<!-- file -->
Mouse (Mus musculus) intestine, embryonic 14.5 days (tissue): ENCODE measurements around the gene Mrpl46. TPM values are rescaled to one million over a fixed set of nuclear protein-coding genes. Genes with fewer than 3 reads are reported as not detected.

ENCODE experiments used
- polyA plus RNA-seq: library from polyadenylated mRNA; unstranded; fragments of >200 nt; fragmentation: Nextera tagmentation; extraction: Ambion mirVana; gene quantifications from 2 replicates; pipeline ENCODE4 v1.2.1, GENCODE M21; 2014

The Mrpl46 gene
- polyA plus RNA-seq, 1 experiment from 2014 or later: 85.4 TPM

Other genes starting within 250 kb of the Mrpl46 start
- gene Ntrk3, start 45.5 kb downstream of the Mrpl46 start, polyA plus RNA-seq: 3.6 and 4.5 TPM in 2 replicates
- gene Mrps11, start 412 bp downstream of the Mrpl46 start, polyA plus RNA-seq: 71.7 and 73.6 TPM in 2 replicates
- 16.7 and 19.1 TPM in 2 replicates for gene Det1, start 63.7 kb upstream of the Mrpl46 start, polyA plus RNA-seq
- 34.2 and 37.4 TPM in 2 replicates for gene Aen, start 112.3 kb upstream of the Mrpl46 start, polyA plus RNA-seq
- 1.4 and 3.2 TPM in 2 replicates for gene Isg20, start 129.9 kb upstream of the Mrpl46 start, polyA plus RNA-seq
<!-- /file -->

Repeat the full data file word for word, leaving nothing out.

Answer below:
Mouse (Mus musculus) intestine, embryonic 14.5 days (tissue): ENCODE measurements around the gene Mrpl46. TPM values are rescaled to one million over a fixed set of nuclear protein-coding genes. Genes with fewer than 3 reads are reported as not detected.

ENCODE experiments used
- polyA plus RNA-seq: library from polyadenylated mRNA; unstranded; fragments of >200 nt; fragmentation: Nextera tagmentation; extraction: Ambion mirVana; gene quantifications from 2 replicates; pipeline ENCODE4 v1.2.1, GENCODE M21; 2014

The Mrpl46 gene
- polyA plus RNA-seq, 1 experiment from 2014 or later: 85.4 TPM

Other genes starting within 250 kb of the Mrpl46 start
- gene Ntrk3, start 45.5 kb downstream of the Mrpl46 start, polyA plus RNA-seq: 3.6 and 4.5 TPM in 2 replicates
- gene Mrps11, start 412 bp downstream of the Mrpl46 start, polyA plus RNA-seq: 71.7 and 73.6 TPM in 2 replicates
- 16.7 and 19.1 TPM in 2 replicates for gene Det1, start 63.7 kb upstream of the Mrpl46 start, polyA plus RNA-seq
- 34.2 and 37.4 TPM in 2 replicates for gene Aen, start 112.3 kb upstream of the Mrpl46 start, polyA plus RNA-seq
- 1.4 and 3.2 TPM in 2 replicates for gene Isg20, start 129.9 kb upstream of the Mrpl46 start, polyA plus RNA-seq